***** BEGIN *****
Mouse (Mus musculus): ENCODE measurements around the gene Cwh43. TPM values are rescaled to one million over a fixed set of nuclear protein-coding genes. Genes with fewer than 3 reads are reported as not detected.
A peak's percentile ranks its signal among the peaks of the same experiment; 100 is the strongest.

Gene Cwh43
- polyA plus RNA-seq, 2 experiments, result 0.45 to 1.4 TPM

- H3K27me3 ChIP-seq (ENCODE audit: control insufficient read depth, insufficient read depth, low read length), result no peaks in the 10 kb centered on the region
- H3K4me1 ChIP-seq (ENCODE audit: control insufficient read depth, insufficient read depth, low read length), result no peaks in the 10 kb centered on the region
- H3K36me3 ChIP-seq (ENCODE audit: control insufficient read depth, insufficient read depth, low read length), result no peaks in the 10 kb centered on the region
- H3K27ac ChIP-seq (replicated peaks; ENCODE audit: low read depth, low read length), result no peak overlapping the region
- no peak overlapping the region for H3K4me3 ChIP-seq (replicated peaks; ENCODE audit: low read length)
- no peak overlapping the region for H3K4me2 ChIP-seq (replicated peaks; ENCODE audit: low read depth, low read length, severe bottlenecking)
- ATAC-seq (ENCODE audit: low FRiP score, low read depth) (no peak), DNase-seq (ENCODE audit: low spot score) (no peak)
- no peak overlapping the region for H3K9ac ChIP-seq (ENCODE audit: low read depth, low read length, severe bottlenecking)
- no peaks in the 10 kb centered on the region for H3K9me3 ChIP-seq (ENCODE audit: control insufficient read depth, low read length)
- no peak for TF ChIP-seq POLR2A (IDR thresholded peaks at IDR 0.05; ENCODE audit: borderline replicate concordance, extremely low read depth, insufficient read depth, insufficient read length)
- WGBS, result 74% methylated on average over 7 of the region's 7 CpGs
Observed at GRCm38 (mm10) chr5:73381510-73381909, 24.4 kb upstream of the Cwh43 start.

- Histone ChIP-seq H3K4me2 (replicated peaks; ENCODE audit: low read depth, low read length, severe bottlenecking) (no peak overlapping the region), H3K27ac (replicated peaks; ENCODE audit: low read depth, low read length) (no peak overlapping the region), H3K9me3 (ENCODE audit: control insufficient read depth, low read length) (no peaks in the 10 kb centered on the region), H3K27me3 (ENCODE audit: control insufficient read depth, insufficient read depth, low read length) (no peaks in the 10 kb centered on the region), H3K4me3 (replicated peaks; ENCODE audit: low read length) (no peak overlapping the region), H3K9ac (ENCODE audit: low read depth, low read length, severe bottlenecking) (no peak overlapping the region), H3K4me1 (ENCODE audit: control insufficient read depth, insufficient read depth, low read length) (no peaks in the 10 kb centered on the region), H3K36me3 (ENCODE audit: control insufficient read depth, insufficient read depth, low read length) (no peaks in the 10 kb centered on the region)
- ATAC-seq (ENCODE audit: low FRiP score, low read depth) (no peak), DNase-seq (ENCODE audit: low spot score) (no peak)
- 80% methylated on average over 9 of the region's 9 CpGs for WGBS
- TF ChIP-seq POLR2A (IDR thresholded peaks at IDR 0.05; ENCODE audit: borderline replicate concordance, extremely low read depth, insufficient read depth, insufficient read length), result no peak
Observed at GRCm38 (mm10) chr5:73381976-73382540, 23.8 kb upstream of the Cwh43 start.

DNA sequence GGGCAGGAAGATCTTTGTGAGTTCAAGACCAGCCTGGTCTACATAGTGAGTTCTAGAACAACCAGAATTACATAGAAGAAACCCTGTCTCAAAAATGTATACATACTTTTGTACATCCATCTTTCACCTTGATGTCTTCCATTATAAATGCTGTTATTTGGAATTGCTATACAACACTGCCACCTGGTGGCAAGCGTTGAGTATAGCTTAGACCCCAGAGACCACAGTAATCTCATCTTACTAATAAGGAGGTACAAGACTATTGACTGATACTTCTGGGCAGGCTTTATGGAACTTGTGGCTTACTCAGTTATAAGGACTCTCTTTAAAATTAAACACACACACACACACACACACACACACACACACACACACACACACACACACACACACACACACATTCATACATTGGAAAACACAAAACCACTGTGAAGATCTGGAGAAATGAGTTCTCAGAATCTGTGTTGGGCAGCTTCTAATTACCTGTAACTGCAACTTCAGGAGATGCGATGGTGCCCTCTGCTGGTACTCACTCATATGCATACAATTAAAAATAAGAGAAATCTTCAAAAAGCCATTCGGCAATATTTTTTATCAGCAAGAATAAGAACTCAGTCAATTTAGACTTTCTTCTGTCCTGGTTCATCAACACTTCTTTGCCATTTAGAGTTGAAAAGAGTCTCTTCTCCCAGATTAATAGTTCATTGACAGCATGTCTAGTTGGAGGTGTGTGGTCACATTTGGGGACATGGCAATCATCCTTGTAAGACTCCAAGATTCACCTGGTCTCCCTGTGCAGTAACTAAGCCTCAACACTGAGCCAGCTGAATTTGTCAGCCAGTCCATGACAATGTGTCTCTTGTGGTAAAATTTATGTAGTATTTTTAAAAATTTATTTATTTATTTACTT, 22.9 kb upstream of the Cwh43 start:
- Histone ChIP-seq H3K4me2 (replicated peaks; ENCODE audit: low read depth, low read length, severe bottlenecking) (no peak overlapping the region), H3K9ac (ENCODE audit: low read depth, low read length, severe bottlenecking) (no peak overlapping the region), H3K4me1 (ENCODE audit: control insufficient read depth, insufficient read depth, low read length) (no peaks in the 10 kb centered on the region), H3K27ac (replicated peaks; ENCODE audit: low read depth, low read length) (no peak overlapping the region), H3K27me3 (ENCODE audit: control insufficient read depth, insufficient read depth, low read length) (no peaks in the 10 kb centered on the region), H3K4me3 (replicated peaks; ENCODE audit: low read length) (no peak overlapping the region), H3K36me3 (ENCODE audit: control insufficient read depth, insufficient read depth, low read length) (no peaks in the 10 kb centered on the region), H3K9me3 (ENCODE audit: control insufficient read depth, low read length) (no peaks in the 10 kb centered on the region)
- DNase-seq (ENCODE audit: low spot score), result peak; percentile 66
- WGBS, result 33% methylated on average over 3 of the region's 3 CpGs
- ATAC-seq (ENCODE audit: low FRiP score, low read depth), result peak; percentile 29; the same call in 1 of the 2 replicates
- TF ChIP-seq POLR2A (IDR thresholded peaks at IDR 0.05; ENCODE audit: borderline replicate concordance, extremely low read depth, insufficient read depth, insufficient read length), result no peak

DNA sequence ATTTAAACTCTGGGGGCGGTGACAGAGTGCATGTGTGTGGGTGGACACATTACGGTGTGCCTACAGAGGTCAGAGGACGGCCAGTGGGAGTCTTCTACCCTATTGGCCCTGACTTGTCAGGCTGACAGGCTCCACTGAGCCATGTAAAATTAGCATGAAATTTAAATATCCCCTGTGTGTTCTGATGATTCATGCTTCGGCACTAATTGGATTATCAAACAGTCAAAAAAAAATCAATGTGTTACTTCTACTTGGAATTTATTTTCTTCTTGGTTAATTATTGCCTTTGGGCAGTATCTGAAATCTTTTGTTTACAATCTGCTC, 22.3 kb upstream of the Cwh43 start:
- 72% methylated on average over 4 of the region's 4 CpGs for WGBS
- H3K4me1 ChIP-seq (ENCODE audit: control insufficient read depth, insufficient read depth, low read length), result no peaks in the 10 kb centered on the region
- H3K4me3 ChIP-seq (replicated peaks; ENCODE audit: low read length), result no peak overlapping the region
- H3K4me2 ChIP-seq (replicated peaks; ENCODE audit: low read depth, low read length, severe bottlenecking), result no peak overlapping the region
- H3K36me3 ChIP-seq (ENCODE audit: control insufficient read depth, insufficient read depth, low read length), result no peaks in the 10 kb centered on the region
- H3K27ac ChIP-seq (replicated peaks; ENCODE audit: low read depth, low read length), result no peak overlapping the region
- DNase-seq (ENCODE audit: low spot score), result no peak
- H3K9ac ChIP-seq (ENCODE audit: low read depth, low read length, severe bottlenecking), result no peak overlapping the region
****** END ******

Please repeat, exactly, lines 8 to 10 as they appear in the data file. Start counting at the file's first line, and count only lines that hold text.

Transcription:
- H3K27ac ChIP-seq (replicated peaks; ENCODE audit: low read depth, low read length), result no peak overlapping the region
- no peak overlapping the region for H3K4me3 ChIP-seq (replicated peaks; ENCODE audit: low read length)
- no peak overlapping the region for H3K4me2 ChIP-seq (replicated peaks; ENCODE audit: low read depth, low read length, severe bottlenecking)